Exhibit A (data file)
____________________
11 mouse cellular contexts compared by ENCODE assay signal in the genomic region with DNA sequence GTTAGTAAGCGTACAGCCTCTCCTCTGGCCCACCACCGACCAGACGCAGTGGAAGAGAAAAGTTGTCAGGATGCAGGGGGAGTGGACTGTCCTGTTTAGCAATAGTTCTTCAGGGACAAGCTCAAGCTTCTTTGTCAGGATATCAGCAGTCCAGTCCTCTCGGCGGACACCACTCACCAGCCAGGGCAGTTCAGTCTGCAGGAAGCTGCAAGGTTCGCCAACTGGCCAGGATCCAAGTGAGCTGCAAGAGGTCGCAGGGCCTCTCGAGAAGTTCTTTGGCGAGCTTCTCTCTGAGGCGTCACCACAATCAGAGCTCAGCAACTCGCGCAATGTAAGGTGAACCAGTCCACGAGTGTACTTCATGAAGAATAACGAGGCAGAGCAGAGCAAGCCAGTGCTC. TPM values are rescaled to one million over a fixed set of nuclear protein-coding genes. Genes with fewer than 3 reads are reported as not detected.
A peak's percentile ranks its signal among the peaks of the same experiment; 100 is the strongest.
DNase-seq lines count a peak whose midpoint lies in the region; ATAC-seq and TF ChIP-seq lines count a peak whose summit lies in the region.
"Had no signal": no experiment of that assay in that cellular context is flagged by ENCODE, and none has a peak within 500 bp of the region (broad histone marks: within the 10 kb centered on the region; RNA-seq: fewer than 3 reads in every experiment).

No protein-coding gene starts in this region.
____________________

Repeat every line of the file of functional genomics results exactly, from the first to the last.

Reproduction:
11 mouse cellular contexts compared by ENCODE assay signal in the genomic region with DNA sequence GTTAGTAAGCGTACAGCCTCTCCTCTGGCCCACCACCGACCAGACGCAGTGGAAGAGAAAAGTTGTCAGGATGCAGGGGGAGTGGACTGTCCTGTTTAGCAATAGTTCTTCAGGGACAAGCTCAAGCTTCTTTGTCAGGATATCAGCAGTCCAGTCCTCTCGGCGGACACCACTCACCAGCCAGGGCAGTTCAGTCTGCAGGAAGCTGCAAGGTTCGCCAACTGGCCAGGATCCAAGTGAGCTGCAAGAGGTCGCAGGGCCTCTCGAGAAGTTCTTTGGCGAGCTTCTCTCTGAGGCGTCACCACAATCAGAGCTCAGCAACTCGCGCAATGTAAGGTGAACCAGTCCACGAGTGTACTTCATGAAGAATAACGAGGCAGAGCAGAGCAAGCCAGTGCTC. TPM values are rescaled to one million over a fixed set of nuclear protein-coding genes. Genes with fewer than 3 reads are reported as not detected.
A peak's percentile ranks its signal among the peaks of the same experiment; 100 is the strongest.
DNase-seq lines count a peak whose midpoint lies in the region; ATAC-seq and TF ChIP-seq lines count a peak whose summit lies in the region.
"Had no signal": no experiment of that assay in that cellular context is flagged by ENCODE, and none has a peak within 500 bp of the region (broad histone marks: within the 10 kb centered on the region; RNA-seq: fewer than 3 reads in every experiment).

No protein-coding gene starts in this region.